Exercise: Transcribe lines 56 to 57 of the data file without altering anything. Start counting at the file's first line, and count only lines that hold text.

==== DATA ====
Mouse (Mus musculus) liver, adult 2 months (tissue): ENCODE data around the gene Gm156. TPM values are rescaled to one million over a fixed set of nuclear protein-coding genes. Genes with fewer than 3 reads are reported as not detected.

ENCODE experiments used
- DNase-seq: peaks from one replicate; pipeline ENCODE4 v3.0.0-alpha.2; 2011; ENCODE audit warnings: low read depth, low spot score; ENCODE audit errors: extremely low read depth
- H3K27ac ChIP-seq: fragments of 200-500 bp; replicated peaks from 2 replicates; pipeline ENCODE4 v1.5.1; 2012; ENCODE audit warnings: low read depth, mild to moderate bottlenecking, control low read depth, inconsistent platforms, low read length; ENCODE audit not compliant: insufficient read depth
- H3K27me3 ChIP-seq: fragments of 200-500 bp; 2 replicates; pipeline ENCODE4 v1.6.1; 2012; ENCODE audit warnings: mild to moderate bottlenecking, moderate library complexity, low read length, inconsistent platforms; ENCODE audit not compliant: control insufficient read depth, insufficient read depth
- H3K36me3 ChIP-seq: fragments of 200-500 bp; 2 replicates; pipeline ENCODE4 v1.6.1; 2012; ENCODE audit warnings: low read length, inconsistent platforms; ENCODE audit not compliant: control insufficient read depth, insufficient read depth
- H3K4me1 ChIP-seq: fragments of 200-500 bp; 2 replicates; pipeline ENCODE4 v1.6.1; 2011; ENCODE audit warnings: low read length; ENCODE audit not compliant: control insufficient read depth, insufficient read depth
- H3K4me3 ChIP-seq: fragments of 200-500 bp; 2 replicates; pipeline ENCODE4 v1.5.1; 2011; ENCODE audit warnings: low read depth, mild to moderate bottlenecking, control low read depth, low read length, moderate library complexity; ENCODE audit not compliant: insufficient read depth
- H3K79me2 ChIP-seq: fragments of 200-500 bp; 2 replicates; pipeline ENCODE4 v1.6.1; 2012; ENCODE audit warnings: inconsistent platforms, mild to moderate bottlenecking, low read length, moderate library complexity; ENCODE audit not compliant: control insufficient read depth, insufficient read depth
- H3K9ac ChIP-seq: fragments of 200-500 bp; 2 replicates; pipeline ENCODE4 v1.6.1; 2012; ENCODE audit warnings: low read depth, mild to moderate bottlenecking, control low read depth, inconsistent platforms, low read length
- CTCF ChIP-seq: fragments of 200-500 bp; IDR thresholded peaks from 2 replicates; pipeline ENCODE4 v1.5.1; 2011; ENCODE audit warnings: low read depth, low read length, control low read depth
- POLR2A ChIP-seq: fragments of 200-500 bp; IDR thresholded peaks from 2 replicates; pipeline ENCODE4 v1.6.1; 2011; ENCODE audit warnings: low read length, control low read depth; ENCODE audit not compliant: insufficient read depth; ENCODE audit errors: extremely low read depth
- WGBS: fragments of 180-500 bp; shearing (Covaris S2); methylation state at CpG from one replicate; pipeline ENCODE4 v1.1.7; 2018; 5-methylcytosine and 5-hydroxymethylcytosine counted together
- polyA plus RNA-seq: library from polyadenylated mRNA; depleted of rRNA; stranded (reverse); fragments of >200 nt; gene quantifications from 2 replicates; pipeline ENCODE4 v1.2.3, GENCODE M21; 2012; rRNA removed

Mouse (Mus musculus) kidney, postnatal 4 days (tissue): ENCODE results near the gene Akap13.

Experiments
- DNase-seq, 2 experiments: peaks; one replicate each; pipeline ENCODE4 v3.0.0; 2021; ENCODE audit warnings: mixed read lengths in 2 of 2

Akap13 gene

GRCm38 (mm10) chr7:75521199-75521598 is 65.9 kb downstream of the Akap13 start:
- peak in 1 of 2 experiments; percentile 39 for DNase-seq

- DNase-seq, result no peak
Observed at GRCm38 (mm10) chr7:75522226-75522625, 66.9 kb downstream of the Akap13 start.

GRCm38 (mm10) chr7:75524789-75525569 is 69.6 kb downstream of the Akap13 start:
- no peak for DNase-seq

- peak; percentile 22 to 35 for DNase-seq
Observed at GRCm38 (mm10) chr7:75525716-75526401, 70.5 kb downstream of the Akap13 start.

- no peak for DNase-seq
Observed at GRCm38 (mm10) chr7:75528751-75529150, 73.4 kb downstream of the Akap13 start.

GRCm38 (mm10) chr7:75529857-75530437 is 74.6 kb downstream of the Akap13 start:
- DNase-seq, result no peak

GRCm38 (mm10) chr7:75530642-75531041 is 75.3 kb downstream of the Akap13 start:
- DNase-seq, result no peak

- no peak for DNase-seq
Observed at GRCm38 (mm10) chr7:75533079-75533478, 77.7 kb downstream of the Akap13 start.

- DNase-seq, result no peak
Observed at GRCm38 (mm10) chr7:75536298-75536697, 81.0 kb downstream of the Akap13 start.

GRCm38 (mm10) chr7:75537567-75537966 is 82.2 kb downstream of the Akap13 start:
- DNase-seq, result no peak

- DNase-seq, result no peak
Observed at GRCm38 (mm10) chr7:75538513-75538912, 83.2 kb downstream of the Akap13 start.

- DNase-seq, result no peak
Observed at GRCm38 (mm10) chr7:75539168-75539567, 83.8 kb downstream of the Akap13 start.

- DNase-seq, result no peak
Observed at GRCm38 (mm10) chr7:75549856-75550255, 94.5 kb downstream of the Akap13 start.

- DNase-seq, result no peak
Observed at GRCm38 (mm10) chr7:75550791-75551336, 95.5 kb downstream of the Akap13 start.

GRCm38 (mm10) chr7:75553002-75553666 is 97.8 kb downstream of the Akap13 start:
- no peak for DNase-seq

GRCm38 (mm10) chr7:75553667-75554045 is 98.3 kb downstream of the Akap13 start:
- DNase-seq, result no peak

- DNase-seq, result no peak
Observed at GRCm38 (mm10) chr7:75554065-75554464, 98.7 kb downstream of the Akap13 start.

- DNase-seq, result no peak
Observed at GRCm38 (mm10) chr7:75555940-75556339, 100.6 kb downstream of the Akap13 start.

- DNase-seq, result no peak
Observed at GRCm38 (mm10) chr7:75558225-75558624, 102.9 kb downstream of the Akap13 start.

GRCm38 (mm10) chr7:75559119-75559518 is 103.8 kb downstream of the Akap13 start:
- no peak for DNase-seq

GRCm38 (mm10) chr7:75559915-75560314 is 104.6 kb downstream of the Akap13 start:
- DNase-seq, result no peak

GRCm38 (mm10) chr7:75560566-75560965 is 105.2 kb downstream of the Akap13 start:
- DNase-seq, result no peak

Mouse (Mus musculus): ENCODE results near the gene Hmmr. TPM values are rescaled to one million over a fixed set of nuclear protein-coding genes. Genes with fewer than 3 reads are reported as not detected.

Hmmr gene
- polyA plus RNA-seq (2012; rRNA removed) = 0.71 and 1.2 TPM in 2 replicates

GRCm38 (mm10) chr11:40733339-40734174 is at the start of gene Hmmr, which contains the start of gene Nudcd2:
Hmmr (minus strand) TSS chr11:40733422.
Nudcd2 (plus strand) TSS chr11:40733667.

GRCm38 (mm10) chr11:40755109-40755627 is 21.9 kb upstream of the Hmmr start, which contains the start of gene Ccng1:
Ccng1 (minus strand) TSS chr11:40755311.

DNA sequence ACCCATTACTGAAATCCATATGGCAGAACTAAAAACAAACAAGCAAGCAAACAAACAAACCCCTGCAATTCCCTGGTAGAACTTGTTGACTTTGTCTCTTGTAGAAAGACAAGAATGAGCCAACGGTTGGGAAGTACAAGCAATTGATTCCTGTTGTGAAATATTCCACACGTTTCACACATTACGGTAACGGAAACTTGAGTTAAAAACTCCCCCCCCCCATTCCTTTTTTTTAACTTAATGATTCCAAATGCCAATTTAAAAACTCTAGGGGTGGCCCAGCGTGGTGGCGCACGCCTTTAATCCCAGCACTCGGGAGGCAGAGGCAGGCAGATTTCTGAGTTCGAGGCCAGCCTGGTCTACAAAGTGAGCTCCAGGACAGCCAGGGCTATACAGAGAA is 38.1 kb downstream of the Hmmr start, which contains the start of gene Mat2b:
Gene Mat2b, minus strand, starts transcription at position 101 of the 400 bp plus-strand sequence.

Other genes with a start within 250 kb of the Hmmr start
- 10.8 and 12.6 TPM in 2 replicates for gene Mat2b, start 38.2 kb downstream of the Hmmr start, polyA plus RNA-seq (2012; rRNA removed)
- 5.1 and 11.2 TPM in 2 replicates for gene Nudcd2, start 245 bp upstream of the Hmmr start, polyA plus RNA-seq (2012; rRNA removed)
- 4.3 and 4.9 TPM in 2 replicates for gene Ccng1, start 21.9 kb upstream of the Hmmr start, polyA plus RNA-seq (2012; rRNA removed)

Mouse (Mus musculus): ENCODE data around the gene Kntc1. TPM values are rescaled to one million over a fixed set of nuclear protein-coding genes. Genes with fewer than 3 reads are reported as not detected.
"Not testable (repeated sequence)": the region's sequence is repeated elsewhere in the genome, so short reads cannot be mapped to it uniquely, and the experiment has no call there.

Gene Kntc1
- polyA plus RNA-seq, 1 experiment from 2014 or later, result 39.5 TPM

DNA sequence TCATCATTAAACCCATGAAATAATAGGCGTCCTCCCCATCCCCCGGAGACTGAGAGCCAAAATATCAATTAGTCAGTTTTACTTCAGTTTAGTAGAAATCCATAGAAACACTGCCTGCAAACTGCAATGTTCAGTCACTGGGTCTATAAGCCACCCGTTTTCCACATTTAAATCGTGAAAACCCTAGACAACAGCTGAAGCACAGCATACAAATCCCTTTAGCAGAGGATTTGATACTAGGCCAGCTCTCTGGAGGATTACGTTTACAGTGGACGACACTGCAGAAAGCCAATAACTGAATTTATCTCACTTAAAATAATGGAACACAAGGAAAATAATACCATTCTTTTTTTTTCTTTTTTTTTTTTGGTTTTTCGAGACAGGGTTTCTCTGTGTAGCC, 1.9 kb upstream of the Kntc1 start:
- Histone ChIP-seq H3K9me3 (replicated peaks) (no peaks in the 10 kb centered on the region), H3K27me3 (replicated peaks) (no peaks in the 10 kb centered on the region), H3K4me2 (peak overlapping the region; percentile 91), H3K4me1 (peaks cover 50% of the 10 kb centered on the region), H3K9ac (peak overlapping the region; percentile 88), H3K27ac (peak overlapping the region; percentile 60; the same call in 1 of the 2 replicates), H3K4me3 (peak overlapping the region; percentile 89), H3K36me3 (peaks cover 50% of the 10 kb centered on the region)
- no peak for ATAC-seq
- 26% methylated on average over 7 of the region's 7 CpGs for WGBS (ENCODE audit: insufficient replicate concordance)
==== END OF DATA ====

Observed at GRCm38 (mm10) chr7:75558225-75558624, 102.9 kb downstream of the Akap13 start.

GRCm38 (mm10) chr7:75559119-75559518 is 103.8 kb downstream of the Akap13 start: